Why is sleep so important for our studies?
Now that we are well into Semester 1 at AIS, it's likely you would have found a routine for attending your studies. It can get busy, especially when assignments and study all pile up, and one thing most likely to suffer will be your sleep.
A bad night of insufficient sleep can not only make you grumpy, but you may also feel physically and mentally drained. There are many reasons why sleep is important, not just for our studies, but also our overall health. Here, we cover exactly what benefits you'll get from adequate sleep, and also ways you can get a better night of shut eye.
The cycles of sleep
It's useful to know how the cycles of sleep work to understand why sleep is so important to our wellbeing.
WebMD explains that there are two main types of sleep – rapid-eye-movement sleep (REM) and non-REM sleep. When we drift off, we cycle through three stages of non-REM sleep, falling deeper and deeper into unconsciousness with each of the three stages until we reach REM sleep. This is when dreams typically occur.
Our bodies will experience a short period of REM sleep before starting the cycle over again.
What happens when we don't get enough sleep?
Get enough sleep each night to stay sharp during lectures.
When we don't allow enough hours for sleep each night, we experience fewer cycles of sleep, and consequently, less REM sleep. Our brain and body doesn't get enough time to rest and recover and will feel fatigued the next day. Even if we feel completely fine, our bodies might micro-sleep. This is when we go into such a light state of sleep, we can still function doing everyday tasks (even driving!) but we don't remember doing so. During your industry related courses, you may find your brain blanking during lectures.
With brains slower to respond, it can be harder to retain information from our courses. Memory, both short- and long-term are affected. When it comes to building skills needed for a career, it can be difficult if we've not been able to focus during the foundations of our studies. There will be trouble staying attentive, making logical decisions and we can also get easily frustrated and irritable.
Sleep is also a crucial time when our body rests and recuperates. If we're running low on sleep, it'll take longer to recover from an illness, and our immune systems aren't able to protect us from sickness as well as it should.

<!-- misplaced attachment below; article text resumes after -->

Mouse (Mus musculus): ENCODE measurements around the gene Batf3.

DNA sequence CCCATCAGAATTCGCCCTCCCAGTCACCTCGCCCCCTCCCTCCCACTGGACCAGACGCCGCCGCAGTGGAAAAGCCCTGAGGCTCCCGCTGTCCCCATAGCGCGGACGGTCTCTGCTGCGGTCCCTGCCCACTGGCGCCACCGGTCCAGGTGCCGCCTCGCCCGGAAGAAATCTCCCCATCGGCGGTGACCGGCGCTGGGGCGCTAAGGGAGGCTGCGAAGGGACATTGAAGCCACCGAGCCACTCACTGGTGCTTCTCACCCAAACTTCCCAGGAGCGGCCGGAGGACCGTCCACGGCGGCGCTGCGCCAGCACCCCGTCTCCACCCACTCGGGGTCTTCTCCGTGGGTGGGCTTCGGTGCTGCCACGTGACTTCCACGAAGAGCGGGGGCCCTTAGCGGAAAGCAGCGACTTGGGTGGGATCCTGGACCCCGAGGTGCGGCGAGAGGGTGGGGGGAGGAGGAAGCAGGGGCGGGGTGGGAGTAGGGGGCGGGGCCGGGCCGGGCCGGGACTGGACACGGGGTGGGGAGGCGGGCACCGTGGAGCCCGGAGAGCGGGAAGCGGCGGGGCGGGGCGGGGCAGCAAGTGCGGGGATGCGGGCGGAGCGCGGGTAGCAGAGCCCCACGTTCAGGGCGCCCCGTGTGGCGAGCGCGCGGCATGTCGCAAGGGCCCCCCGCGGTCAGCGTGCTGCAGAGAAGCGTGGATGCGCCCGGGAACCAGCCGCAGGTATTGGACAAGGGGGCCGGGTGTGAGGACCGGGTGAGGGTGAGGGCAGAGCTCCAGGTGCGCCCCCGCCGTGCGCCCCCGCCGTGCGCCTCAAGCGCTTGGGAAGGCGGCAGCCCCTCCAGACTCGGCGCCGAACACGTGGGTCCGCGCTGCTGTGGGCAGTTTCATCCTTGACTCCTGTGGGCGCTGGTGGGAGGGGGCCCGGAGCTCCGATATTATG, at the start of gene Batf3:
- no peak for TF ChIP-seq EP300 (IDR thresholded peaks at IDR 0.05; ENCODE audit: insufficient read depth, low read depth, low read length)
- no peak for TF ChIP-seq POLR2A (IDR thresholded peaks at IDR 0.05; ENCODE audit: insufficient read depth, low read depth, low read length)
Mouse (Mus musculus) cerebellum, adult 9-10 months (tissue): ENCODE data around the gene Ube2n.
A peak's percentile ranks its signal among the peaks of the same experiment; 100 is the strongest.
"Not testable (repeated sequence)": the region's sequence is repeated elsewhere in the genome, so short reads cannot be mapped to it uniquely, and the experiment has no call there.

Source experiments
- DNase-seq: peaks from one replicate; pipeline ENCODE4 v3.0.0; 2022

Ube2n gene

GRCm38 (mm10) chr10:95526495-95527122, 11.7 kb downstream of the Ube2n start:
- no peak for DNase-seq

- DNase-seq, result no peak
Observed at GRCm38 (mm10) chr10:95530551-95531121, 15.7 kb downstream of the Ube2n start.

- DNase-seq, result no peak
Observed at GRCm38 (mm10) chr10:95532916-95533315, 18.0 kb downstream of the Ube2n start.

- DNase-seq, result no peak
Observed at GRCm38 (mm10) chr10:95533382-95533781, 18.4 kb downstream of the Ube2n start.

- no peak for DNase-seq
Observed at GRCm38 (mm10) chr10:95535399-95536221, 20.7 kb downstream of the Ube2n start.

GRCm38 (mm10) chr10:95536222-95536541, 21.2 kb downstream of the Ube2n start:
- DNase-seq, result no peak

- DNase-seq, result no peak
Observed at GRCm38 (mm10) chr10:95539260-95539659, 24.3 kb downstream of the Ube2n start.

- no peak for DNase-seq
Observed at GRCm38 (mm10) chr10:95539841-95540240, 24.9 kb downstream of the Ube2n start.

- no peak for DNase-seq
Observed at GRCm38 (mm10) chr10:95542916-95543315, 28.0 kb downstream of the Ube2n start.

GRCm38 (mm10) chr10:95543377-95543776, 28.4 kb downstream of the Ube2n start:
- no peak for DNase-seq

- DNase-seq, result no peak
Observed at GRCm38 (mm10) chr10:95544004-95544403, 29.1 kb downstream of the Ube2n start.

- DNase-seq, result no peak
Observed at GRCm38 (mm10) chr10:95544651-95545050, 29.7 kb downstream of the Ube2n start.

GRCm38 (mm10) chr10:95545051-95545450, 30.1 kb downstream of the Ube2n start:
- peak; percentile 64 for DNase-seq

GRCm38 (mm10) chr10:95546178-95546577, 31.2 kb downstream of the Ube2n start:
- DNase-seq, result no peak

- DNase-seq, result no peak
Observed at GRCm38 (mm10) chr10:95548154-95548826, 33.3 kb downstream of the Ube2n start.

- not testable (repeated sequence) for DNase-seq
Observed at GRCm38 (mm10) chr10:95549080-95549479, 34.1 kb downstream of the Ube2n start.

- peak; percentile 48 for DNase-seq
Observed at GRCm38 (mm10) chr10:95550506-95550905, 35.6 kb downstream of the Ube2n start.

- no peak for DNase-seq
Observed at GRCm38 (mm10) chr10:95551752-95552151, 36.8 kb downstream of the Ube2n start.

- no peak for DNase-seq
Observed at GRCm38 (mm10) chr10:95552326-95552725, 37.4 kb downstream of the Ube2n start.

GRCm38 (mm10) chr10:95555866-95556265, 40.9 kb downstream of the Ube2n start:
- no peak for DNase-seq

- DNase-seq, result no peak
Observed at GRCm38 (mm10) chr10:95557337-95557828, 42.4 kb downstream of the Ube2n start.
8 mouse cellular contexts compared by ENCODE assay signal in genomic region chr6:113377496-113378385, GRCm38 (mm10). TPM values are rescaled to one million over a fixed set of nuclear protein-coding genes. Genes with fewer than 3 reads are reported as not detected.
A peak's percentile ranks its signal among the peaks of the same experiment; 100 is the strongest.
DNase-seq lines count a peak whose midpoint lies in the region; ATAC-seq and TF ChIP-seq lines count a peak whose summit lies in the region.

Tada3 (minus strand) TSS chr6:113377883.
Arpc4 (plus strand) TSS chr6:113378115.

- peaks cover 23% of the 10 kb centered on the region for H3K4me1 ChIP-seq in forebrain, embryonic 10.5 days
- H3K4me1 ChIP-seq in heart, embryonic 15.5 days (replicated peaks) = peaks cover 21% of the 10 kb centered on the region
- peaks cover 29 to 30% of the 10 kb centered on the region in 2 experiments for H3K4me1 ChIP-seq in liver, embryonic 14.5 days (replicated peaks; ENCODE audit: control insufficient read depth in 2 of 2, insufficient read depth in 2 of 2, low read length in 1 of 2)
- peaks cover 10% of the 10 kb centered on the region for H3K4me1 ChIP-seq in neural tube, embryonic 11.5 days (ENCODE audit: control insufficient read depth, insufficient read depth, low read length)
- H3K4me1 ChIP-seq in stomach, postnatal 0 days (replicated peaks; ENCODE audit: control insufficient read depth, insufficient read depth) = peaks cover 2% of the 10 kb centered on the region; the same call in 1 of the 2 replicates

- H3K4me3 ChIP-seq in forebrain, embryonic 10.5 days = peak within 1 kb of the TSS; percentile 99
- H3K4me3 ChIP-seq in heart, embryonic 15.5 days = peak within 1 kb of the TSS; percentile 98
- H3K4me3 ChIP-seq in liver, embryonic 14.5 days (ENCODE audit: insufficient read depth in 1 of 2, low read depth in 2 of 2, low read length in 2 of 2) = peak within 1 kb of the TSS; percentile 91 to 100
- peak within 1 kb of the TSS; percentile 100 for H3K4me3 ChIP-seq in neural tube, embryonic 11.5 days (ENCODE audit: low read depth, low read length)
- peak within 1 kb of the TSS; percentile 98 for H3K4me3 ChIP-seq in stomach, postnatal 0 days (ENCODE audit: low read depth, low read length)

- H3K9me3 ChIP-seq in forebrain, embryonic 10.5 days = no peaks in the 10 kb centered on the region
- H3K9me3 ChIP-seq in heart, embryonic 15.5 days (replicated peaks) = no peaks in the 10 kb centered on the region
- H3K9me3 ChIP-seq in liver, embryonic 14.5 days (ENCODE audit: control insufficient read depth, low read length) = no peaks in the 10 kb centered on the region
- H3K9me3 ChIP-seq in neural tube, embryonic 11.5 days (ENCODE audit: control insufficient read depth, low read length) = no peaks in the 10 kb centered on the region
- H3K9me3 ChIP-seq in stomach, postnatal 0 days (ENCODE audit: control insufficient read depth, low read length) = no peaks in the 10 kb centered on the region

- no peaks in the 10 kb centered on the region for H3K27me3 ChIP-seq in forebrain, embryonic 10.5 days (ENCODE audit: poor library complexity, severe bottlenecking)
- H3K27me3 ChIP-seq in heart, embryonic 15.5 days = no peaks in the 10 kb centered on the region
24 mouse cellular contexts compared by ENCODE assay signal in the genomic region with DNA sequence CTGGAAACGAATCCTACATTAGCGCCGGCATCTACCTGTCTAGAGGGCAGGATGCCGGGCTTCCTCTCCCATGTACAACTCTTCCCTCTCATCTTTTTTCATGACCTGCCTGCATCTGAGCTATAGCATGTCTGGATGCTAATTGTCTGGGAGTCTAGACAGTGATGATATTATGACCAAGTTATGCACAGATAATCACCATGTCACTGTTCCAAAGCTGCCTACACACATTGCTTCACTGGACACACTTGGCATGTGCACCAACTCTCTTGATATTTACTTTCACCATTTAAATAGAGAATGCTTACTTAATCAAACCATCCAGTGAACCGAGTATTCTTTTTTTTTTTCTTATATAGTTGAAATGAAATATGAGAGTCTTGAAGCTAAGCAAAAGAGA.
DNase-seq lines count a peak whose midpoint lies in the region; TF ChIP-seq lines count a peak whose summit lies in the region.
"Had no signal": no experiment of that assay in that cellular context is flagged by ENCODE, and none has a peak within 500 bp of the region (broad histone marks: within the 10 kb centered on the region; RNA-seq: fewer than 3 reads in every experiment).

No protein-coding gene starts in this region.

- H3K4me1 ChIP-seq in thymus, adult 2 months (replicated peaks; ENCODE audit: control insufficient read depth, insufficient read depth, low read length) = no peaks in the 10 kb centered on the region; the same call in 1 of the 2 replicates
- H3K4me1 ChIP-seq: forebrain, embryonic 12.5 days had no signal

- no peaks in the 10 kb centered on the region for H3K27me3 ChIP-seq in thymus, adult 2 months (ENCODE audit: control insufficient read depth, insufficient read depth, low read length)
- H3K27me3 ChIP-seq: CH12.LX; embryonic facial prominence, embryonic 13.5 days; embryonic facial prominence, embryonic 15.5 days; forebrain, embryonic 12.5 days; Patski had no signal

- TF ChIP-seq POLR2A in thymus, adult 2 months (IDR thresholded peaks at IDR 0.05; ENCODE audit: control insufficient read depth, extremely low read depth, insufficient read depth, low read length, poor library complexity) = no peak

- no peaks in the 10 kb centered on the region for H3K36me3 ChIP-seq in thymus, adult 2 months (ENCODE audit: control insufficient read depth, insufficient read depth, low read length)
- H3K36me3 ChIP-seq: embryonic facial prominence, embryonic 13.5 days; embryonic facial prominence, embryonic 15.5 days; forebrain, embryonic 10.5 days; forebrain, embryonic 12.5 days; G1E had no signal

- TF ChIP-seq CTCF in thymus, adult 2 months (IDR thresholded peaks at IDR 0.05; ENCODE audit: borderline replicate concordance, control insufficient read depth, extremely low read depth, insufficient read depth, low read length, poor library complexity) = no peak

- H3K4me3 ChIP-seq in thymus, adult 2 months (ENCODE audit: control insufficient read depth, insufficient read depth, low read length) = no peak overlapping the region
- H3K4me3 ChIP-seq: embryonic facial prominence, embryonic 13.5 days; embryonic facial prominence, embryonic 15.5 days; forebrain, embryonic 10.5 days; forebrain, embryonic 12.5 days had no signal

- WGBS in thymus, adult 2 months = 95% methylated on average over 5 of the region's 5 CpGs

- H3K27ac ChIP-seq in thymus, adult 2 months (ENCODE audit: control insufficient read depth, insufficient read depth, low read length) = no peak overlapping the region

According to the National Heart, Lung and Blood Institute, adequate sleep plays a large part in our cardiovascular health, and continuous sleep deprivation can increase the risks of many chronic health conditions. It just goes to show the many benefits of simply getting enough sleep each night.
How can you get a better night's sleep?
First, you need to find out how much sleep is ideal for your schedule. It really depends on your lifestyle habits, such as what you eat and how much you exercise. The Sleep Foundation recommends between 7-9 hours sleep for young adults aged between 18 and 25. If you have trouble getting out of bed in the morning, it's likely that you've not had enough sleep.
We need a certain amount of REM sleep, so don't rely on naps to get you through the day after a short night of sleep. Generally, as naps are shorter, we get less REM sleep. While they can get us through the day, the best method is still 7-9 hours of uninterrupted sleep in a comfortable bed.
To help you fall into a slumber quickly, it's best to avoid using any phones, laptops or computers up to half an hour before you head to bed. This is because the screens contain blue light, which suppresses the secretion of melatonin – a hormone which makes us sleepy. This means it will take longer to get to sleep, and we may not snooze as peacefully as we could have.
Hopefully, by putting some of these tips to good use, you could see your brain more active and awake during studies. If you need further help with any course support, feel free to contact the team at AIS today.